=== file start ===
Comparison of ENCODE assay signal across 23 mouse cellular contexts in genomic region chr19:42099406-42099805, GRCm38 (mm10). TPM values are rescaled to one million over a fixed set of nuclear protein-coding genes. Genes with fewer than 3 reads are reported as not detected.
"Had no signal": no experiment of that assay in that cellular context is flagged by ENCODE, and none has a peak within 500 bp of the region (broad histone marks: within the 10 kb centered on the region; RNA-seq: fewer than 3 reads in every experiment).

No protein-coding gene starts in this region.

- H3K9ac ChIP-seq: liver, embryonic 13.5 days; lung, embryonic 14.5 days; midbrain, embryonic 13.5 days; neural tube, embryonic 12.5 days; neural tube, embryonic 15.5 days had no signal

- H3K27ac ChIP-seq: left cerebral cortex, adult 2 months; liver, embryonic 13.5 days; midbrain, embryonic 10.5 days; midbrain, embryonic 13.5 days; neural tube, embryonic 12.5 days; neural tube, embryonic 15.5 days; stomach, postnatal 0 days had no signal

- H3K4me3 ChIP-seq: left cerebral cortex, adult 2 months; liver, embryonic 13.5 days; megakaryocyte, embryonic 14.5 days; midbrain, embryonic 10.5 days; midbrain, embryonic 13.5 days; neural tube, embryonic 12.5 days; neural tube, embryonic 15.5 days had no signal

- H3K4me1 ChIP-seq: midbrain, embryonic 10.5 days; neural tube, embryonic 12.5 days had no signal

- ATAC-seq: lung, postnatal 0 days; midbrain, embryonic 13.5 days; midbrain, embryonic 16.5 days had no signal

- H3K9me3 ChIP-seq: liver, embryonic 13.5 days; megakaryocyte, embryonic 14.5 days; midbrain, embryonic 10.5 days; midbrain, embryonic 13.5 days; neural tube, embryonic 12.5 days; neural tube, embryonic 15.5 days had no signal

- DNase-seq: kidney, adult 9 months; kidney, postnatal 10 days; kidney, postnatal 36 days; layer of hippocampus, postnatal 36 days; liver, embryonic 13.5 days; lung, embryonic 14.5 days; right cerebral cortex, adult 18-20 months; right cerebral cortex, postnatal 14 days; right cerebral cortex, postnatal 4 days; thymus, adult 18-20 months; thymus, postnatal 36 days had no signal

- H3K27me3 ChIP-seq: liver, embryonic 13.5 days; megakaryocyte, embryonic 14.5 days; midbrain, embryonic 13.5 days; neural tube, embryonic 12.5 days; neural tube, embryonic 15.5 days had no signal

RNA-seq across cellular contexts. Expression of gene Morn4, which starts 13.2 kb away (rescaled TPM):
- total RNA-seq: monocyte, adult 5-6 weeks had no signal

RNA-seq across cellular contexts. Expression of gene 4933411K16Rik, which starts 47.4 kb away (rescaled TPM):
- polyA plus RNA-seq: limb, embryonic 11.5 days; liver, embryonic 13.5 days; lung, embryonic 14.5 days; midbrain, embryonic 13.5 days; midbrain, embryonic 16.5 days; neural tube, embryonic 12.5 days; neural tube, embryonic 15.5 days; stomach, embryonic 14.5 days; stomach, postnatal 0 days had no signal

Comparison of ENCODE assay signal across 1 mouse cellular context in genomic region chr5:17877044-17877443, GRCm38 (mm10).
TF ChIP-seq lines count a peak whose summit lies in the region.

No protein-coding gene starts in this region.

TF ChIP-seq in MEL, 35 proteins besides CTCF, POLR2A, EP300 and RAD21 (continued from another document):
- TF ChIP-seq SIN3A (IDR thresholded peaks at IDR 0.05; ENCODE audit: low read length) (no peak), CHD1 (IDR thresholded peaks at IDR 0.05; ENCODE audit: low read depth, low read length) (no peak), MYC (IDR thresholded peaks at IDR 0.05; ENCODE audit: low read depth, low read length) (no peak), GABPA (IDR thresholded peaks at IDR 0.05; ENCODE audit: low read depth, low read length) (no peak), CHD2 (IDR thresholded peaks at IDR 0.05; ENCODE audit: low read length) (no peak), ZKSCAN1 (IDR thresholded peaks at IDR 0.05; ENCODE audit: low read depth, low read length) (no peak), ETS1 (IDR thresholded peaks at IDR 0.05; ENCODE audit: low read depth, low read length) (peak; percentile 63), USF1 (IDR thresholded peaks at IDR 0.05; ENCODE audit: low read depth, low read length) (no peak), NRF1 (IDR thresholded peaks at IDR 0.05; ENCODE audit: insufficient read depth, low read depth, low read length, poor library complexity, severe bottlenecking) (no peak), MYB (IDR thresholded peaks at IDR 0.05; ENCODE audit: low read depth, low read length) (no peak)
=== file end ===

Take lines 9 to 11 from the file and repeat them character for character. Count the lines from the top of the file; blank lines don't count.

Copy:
- H3K9me3 ChIP-seq: liver, embryonic 13.5 days; megakaryocyte, embryonic 14.5 days; midbrain, embryonic 10.5 days; midbrain, embryonic 13.5 days; neural tube, embryonic 12.5 days; neural tube, embryonic 15.5 days had no signal

- DNase-seq: kidney, adult 9 months; kidney, postnatal 10 days; kidney, postnatal 36 days; layer of hippocampus, postnatal 36 days; liver, embryonic 13.5 days; lung, embryonic 14.5 days; right cerebral cortex, adult 18-20 months; right cerebral cortex, postnatal 14 days; right cerebral cortex, postnatal 4 days; thymus, adult 18-20 months; thymus, postnatal 36 days had no signal

- H3K27me3 ChIP-seq: liver, embryonic 13.5 days; megakaryocyte, embryonic 14.5 days; midbrain, embryonic 13.5 days; neural tube, embryonic 12.5 days; neural tube, embryonic 15.5 days had no signal